Which Style Winds Up Leading?

This is the second of a 3-part series focusing on the natural leadership characteristics of each Style.

While you have likely experienced leaders of all different Market Force Styles throughout your career, you probably haven’t encountered an even distribution of Styles across those roles. In fact, it’s likely a really uneven distribution.

It probably won’t come as a surprise to learn that more Controls wind up in leadership positions than the other Styles. But, why that is has more to do with their survival concerns than their true leadership abilities or potential.

Controls, whose primary concern is for certainty, continually feel “out of sorts” when they perceive a lack of direction within their team. They need to know where they’re going and why they’re doing what they’re doing – at all times – or else their biology goes into an uproar.

When this happens, their strategy for managing it is to take charge and start telling others what to do (dictating), often forcing themselves into leadership positions and upon others. They take on leadership roles because they perceive that others lack the competence to do so and because it just feels good to have others following.

But, it’s totally different for the other three Styles.

Influences are often “reluctant” leaders. While they love to spark new ideas and get others excited about achieving them, when it comes time to do the consistent work of moving others forward toward a new possibility, the burden of carrying that singular concern for so many for so long can often trigger their primary concern for freedom. When the fun factor of the project starts to subside, their attention drifts to new ideas, and they will happily let others on their team pick up the responsibility for leading.

Powers don’t often think about leading until they look around and notice that nobody else is doing it. Their need for stability requires that somebody on the team be willing to keep an eye on the horizon and make sure that the team is able to work consistently toward their common goals. Quite often, Powers will step into leadership roles because “somebody has to do it” and Powers tend to be more willing to sacrifice themselves for the sake of the team than any of the other Styles.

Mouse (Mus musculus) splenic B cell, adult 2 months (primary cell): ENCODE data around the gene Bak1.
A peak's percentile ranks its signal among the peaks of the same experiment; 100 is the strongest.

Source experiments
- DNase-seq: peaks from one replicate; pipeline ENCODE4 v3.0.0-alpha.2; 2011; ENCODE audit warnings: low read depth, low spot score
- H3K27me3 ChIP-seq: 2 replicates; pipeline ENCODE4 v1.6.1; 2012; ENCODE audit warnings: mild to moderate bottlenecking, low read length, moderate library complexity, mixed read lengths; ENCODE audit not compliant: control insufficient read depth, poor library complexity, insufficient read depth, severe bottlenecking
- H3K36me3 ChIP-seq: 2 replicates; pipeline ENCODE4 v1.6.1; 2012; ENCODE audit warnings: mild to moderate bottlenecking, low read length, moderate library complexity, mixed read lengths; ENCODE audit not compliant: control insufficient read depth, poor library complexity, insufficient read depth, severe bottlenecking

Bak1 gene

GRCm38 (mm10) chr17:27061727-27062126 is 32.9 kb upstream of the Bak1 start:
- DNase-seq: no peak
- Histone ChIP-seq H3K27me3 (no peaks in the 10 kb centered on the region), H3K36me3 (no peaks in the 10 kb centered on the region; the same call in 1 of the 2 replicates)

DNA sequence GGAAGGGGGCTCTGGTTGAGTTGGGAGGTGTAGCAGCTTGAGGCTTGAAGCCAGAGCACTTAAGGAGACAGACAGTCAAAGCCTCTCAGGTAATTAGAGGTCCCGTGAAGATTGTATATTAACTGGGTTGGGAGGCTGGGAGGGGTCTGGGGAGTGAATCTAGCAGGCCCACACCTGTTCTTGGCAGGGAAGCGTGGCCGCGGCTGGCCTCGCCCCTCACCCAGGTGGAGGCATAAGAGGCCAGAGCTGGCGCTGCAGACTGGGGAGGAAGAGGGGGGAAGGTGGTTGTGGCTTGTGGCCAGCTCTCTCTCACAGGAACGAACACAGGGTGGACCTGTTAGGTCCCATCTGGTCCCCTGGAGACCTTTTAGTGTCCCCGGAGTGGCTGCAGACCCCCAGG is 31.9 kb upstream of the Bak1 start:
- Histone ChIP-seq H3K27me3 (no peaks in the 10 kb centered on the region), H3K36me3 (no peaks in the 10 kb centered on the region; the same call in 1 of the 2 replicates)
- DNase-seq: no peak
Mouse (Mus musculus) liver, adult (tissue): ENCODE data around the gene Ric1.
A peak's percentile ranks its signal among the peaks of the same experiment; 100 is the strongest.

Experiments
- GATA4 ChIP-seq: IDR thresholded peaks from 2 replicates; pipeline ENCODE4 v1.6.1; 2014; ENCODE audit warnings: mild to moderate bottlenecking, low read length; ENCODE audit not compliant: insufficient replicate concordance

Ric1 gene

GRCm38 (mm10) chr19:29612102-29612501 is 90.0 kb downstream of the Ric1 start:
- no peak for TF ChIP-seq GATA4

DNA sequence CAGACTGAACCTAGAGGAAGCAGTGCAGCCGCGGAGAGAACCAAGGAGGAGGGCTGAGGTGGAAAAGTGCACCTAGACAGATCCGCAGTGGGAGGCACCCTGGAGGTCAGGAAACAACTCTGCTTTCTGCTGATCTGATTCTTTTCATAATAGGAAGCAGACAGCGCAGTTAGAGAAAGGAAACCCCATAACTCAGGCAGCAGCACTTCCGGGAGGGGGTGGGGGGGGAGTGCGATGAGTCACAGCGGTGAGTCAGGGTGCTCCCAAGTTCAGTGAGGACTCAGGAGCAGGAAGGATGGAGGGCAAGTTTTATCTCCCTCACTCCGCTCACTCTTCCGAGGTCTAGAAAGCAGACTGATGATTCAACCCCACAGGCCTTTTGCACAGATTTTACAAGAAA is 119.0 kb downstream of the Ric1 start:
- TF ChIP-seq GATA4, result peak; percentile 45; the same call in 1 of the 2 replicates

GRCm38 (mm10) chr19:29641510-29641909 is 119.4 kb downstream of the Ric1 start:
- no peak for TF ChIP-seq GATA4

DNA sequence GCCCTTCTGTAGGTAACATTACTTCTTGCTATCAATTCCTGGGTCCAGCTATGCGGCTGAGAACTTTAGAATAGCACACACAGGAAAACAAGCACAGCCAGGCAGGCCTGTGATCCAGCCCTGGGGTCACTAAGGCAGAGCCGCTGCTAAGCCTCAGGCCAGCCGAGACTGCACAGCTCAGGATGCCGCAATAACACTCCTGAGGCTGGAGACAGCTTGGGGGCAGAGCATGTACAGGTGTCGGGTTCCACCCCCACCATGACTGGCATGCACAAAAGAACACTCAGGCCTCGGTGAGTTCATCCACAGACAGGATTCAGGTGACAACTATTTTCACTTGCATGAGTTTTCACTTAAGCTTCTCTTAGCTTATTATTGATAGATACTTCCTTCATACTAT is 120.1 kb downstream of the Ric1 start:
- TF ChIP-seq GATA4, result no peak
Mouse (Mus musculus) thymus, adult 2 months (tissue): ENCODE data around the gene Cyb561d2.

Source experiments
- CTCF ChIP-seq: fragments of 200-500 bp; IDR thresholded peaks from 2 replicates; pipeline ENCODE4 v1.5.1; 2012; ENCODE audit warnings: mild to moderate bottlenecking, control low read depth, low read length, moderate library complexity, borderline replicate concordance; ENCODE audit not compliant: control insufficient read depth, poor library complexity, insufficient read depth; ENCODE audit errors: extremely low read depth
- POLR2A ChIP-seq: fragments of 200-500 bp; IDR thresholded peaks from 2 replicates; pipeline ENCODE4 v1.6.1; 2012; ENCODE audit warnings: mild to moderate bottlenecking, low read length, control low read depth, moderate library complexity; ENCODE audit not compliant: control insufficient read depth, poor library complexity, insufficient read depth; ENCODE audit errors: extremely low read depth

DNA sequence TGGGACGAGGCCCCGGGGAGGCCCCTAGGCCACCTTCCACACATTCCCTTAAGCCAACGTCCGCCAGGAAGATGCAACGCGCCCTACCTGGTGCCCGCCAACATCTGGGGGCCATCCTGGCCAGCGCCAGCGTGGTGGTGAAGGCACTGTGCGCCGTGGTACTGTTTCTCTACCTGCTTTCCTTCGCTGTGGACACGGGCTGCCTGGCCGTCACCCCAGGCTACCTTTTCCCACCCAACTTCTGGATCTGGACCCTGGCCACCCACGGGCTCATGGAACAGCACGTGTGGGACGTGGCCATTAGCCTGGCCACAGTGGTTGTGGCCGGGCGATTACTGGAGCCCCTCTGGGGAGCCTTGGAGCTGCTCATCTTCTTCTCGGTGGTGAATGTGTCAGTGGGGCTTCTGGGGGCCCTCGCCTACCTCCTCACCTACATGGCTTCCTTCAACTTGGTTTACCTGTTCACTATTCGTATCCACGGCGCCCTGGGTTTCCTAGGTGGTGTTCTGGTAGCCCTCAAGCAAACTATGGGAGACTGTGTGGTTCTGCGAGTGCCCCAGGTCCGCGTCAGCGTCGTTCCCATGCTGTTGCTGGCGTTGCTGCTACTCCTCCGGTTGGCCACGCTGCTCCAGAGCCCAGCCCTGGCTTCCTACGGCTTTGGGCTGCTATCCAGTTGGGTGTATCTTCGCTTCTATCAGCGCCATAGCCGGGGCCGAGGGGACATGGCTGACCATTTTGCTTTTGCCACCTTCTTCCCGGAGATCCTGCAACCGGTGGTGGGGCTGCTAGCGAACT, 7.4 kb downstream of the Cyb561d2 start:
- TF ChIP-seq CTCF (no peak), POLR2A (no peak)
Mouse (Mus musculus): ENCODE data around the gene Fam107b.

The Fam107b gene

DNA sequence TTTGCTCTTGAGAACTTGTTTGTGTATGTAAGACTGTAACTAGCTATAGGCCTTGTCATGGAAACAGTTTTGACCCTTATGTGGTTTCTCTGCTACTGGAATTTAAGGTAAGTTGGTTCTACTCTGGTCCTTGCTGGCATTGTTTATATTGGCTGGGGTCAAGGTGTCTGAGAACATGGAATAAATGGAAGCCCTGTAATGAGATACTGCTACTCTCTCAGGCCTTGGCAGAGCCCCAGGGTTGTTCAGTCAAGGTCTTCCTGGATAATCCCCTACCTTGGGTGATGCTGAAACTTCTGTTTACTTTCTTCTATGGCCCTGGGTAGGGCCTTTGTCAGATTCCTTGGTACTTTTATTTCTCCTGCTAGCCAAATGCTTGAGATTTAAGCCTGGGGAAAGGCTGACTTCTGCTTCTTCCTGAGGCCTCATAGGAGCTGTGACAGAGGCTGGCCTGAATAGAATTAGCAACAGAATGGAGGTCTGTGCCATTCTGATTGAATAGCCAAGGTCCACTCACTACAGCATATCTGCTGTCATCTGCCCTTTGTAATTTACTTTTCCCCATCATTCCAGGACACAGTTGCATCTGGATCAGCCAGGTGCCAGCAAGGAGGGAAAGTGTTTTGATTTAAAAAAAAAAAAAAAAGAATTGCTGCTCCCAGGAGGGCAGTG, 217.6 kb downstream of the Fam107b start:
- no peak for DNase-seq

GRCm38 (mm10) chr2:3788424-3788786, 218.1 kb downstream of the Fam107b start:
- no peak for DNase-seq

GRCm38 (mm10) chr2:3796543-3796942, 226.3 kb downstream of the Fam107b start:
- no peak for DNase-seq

Authorities can sometimes be the least likely of all Styles to wind up in a leadership role because they tend to be the most solitary of all the Styles and avoid unnecessary interactions with others. Further, the role of being a leader requires foresight and they’re typically more comfortable with hindsight, meaning they’d rather keep their eye on the bottom line than on the horizon. And, they are usually more comfortable measuring how well a team is doing over time rather than taking the responsibility to make sure the team works together successfully along the way.

Next up: Getting past your survival mindset to lead others greater intention influences your leadership path.

About the Author / Tony Cooper
Tony instigates breakthrough performance for businesses through his fascination of playing the “game behind the game”. He brings out the best in business leaders by helping them simplify complicated issues and supporting them to gain new skills and insights quickly. Tony has been training, coaching, and consulting since 2002, serving his passion of supporting the entrepreneurial spirit. He graduated with distinction from Cornell University, earning a BS in Mechanical Engineering. In Tony's youth he was a nationally-ranked diver and Tae Kwon Do martial artist. And now after a lifetime of city dwelling, he is raising his family on a farm in Davis, California.